Mathematical models are gradually being developed in order to try and anticipate the dynamics of contaminations in the course of a lifetime. “At the level of air quality, for example, such models are attempting to predict how humans will be affected in a particular region,” says Barouki. The relevance of monitoring the exposome of each individual over time is also justified by the explosion of chronic diseases seen in the context of the industrial and chemical revolution that combines pesticides, plastics and emissions of atmospheric pollutants. To characterise the impact of environmental factors on respiratory health, Siroux and her team have suggested studying the exposome by identifying exposure profiles: specific combinations of exposure factors based on statistical classification methods. The aim is to highlight groups of individuals whose profiles make them more likely to develop respiratory issues.
For example, based on data from the Nutrinet cohort which gathers more than 170,000 internet users, the team tried to establish the degree to which certain exposure profiles at very early stages of life – passive smoking, attendance at nursery, not growing up in a rural environment, large number of siblings (≥2) and breastfeeding – were associated with an increased risk of asthma in adulthood. Using the European Helix cohort – which follows 1200 mother-infant couples across Europe using biomarkers – Siroux’s research team had already assessed the influence of around a hundred pollutants on the respiratory tract of children aged 6 to 12 years. This analysis, which dates from 2019, suggested that prenatal exposure to perfluorinated compounds and postnatal exposure to several endocrine disruptors (ethylparaben and certain phthalate metabolites) affected respiratory function in childhood.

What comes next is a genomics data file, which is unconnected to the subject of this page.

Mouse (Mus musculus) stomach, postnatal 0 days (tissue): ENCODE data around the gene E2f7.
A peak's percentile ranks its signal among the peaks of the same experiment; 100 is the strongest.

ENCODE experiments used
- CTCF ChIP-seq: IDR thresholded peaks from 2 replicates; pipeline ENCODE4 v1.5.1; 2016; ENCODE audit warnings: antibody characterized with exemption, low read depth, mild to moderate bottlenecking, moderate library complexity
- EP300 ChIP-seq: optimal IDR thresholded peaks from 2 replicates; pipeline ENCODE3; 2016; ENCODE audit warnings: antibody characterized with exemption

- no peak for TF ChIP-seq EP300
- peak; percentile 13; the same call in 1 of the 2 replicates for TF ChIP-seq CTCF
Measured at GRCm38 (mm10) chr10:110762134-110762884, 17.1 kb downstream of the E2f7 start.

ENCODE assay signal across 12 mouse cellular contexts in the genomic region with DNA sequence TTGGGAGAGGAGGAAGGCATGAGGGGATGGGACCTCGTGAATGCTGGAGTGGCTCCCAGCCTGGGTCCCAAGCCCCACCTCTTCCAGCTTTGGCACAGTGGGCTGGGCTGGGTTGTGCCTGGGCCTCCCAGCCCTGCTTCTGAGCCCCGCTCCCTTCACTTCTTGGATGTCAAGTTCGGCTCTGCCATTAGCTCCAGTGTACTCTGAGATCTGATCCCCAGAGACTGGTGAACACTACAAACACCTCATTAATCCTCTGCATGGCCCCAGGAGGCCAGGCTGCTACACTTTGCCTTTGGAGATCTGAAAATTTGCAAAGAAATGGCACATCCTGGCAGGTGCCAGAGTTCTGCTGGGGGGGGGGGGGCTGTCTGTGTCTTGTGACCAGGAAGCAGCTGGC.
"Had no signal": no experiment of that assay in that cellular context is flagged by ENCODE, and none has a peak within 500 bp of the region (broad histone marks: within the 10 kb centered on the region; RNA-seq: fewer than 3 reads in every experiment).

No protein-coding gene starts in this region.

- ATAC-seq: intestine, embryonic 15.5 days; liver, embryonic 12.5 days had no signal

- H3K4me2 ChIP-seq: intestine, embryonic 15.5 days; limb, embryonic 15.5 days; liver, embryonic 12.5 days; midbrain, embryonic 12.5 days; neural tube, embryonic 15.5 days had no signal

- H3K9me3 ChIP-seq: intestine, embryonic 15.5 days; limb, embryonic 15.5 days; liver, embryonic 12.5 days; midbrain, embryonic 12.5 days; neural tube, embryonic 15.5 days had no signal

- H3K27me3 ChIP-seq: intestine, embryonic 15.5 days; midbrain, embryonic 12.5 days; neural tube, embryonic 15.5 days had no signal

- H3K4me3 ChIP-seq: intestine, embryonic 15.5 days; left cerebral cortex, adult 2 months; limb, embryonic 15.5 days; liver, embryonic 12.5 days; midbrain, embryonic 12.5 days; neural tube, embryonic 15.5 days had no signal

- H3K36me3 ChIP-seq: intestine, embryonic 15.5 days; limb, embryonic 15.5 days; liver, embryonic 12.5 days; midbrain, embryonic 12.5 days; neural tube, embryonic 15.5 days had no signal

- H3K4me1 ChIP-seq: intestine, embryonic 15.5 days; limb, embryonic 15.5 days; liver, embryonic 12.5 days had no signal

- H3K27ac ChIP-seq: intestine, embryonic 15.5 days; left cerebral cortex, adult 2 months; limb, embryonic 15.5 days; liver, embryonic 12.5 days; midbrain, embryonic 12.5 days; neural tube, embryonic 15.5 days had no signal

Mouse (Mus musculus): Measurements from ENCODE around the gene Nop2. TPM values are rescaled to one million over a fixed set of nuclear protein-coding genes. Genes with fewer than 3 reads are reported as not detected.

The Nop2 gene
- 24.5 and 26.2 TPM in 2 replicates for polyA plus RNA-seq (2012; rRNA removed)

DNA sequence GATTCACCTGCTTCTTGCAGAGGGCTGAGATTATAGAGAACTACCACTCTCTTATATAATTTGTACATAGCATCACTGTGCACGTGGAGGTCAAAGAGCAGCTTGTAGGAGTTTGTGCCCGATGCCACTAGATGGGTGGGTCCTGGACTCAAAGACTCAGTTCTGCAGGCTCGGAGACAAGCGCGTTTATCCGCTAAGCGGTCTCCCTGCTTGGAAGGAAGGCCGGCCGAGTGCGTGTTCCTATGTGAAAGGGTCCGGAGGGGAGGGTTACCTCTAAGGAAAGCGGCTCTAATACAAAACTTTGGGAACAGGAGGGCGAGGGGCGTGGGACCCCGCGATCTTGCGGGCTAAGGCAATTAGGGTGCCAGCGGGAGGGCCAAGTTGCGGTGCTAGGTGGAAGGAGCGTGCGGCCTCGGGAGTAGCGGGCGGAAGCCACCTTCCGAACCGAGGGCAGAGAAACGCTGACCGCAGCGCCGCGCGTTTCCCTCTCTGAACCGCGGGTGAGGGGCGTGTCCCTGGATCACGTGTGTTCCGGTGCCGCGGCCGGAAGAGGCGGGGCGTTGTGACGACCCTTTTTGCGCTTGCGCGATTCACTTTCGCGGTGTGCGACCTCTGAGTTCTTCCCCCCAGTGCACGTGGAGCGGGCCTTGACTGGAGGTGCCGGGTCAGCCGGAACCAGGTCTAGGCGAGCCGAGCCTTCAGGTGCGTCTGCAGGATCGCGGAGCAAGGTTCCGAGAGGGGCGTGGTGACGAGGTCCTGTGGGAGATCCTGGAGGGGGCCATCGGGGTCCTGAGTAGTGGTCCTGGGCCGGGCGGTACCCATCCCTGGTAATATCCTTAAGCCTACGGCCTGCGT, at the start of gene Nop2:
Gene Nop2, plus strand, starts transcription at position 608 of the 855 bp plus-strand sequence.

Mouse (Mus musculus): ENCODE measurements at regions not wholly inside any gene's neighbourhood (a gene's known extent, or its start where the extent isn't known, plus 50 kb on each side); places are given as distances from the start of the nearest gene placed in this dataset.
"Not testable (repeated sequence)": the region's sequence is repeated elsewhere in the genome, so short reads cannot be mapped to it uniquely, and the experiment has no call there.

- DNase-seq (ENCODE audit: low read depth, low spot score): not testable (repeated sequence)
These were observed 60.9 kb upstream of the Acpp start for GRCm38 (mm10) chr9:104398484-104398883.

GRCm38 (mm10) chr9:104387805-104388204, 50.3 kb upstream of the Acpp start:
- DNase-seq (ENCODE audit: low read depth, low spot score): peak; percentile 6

The curse of dimension
“However we are faced with measurement biases,” notes Siroux. “For example, in epidemiology, smoking status is easy to determine, unlike medium- or long-term exposure to certain chemical pollutants that disappear after a few hours.” In the context of exposomic research, “it is therefore difficult to truly rank the risk factors, and the effects of some of them on health may be largely underestimated in our studies because of measurement error”. Although the definition of the exposome has existed for more than fifteen years, the scientist feels that it is “still only a concept”. By trying to integrate this notion, epidemiological research encounters many methodological problems, starting with the management of data. “We need to collect more and more intelligence, but trying to advance on the exposome and increase the amount of information available should not have a detrimental effect on data quality”, she warns. “The incorrect measurement of exposures will make it impossible to quantify their true impact on health”.